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Genet Med. 2018 Jan;20(1):31-41. doi: 10.1038/gim.2017.76. Epub 2017 Jul 20.

Genomic diagnostics within a medically underserved population: efficacy and implications.

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Clinic for Special Children, Strasburg, Pennsylvania, USA.
Regeneron Genetics Center, Regeneron Pharmaceuticals Inc., Tarrytown, New York, USA.
Department of Biology, Franklin & Marshall College, Lancaster, Pennsylvania, USA.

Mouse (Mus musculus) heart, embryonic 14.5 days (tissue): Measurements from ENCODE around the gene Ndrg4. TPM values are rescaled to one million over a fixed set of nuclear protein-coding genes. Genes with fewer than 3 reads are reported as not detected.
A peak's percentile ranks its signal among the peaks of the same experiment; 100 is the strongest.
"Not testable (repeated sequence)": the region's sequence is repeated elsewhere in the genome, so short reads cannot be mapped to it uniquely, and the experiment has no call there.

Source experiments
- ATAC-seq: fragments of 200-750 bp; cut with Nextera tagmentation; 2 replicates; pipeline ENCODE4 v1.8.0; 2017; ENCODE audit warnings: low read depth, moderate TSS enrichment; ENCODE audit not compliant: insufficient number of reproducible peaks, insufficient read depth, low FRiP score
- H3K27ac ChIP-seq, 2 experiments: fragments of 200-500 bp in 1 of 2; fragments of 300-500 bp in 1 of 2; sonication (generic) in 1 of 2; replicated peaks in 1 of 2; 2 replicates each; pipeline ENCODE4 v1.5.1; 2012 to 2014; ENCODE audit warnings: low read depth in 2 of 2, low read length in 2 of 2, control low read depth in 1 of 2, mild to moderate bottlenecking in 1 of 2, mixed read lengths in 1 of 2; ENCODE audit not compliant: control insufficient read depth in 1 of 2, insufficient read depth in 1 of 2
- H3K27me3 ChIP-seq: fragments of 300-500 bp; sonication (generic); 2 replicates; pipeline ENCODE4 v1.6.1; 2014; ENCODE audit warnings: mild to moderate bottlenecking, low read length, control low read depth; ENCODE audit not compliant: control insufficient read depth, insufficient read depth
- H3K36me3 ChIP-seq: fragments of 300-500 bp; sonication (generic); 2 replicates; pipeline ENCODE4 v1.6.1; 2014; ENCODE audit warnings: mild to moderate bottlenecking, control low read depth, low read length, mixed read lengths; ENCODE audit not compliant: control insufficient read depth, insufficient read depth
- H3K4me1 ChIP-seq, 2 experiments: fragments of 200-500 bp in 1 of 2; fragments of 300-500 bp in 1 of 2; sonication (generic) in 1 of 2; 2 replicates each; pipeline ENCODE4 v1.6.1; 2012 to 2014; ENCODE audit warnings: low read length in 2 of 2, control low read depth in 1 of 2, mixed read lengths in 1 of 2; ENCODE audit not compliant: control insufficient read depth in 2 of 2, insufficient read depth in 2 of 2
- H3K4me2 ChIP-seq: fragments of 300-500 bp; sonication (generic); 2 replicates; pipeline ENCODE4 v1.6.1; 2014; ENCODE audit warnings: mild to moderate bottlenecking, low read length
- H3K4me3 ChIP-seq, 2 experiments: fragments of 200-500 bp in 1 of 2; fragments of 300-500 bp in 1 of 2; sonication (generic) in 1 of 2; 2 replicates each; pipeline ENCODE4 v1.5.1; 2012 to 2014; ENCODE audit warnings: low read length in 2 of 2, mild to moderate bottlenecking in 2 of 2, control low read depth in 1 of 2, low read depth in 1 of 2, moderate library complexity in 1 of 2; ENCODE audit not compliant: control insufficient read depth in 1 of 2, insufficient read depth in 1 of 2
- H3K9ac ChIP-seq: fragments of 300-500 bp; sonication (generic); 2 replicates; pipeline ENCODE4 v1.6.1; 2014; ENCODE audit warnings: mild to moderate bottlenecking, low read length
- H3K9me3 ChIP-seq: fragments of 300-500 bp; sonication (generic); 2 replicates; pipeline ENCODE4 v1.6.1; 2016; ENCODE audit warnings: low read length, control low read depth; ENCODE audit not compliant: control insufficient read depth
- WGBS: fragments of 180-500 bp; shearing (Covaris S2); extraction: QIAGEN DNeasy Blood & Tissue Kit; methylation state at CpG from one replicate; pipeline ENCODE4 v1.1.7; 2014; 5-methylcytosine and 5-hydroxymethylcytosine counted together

PurposeWe integrated whole-exome sequencing (WES) and chromosomal microarray analysis (CMA) into a clinical workflow to serve an endogamous, uninsured, agrarian community.MethodsSeventy-nine probands (newborn to 49.8 years) who presented between 1998 and 2015 remained undiagnosed after biochemical and molecular investigations. We generated WES data for probands and family members and vetted variants through rephenotyping, segregation analyses, and population studies.ResultsThe most common presentation was neurological disease (64%). Seven (9%) probands were diagnosed by CMA. Family WES data were informative for 37 (51%) of the 72 remaining individuals, yielding a specific genetic diagnosis (n = 32) or revealing a novel molecular etiology (n = 5). For five (7%) additional subjects, negative WES decreased the likelihood of genetic disease. Compared to trio analysis, "family" WES (average seven exomes per proband) reduced filtered candidate variants from 22 ± 6 to 5 ± 3 per proband. Nineteen (51%) alleles were de novo and 17 (46%) inherited; the latter added to a population-based diagnostic panel. We found actionable secondary variants in 21 (4.2%) of 502 subjects, all of whom opted to be informed.ConclusionCMA and family-based WES streamline and economize diagnosis of rare genetic disorders, accelerate novel gene discovery, and create new opportunities for community-based screening and prevention in underserved populations.

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